The Danse Macabre of US-Style
By John Pilger
24/01/08 "ICH" -- -- The former president of Tanzania Julius Nyerere once asked, "Why haven’t we all got a vote in the US
election? Surely everyone with a TV set has earned that right
just for enduring the merciless bombardment every four years."
Having reported four presidential election campaigns, from the
Kennedys to Nixon, Carter to Reagan, with their Zeppelins of
platitudes, robotic followers and rictal wives, I can
sympathize. But what difference would the vote make? Of the
presidential candidates I have interviewed, only George C.
Wallace, governor of Alabama, spoke the truth. "There’s not a
dime’s worth of difference between the Democrats and
Republicans," he said. And he was shot.
What struck me, living and working in the United States, was
that presidential campaigns were a parody, entertaining and
often grotesque. They are a ritual danse macabre of flags,
balloons and bullsh*t, designed to camouflage a venal system
based on money power, human division and a culture of permanent
Traveling with Robert Kennedy in 1968 was eye-opening for me. To
audiences of the poor, Kennedy would present himself as a
savior. The words "change" and "hope" were used relentlessly and
cynically. For audiences of fearful whites, he would use racist
codes, such as "law and order." With those opposed to the
invasion of Vietnam, he would attack "putting American boys in
the line of fire," but never say when he would withdraw them.
That year (after Kennedy was assassinated), Richard Nixon used a
version of the same, malleable speech to win the presidency.
Thereafter, it was used successfully by Jimmy Carter, Ronald
Reagan, Bill Clinton and the two Bushes. Carter promised a
foreign policy based on "human rights" – and practiced the very
opposite. Reagan’s "freedom agenda" was a bloodbath in Central
America. Clinton "solemnly pledged" universal health care and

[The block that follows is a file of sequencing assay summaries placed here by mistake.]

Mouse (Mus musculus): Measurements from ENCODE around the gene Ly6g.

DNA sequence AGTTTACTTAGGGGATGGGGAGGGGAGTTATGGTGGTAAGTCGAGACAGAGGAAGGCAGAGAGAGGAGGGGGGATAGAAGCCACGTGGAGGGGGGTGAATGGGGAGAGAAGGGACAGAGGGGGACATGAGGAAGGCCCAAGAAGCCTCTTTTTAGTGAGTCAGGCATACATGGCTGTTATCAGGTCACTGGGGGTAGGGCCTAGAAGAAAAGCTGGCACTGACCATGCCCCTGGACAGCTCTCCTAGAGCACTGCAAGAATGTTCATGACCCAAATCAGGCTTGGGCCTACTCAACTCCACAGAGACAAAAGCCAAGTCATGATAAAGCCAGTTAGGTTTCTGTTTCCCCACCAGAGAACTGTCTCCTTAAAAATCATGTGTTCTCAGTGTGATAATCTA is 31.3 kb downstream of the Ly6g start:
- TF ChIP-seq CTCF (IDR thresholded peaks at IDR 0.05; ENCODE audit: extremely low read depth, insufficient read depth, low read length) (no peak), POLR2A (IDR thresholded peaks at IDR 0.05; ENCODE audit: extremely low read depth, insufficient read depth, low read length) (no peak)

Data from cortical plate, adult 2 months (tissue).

tore down the last safety net of the Depression.
Nothing has changed. Barack Obama is a glossy Uncle Tom who
would bomb Pakistan. Hillary Clinton, another bomber, is
anti-feminist. John McCain’s one distinction is that he has
personally bombed a country. They all believe the US is not
subject to the rules of human behavior, because it is "a city
upon a hill," regardless that most of humanity sees it as a
monumental bully which, since 1945, has overthrown 50
governments, many of them democracies, and bombed 30 nations,
destroying millions of lives.
If you wonder why this holocaust is not an "issue" in the
current campaign, you might ask the BBC, which is responsible
for reporting the campaign to much of the world, or better still
Justin Webb, the BBC’s North America editor. In a Radio 4 series
last year, Webb displayed the kind of sycophancy that evokes the
1930s appeaser Geoffrey Dawson, then editor of the London Times.
Condoleezza Rice cannot be too mendacious for Webb. According to
Rice, the US is "supporting the democratic aspirations of all
people." For Webb, who believes American patriotism "creates a
feeling of happiness and solidity," the crimes committed in the
name of this patriotism, such as support for war and injustice
in the Middle East for the past 25 years, and in Latin America,
are irrelevant. Indeed, those who resist such an epic assault on
democracy are guilty of "anti-Americanism," says Webb,
apparently unaware of the totalitarian origins of this term of
abuse. Journalists in Nazi Berlin would damn critics of the
Reich as "anti-German."
Moreover, his treacle about the "ideals" and "core values" that
make up America’s sanctified "set of ideas about human conduct"
denies us a true sense of the destruction of American democracy:
the dismantling of the Bill of Rights, habeas corpus and
separation of powers. Here is Webb on the campaign trail:
"[This] is not about mass politics. It is a celebration of the
one-to-one relationship between an individual American and his
or her putative commander-in-chief." He calls this "dizzying."
And Webb on Bush: "Let us not forget that while the candidates
win, lose, win again . . . there is a world to be run and
President Bush is still running it." The emphasis in the BBC
text actually links to the White House website.
None of this drivel is journalism. It is anti-journalism, worthy
of a minor courtier of a great power. Webb is not exceptional.
His boss Helen Boaden, director of BBC News, sent this reply to
a viewer who had protested the prevalence of propaganda as the
basis of news: "It is simply a fact that Bush has tried to
export democracy [to Iraq] and that this has been troublesome."
And her source for this "fact"? Quotations from Bush and Blair
saying it is a fact.
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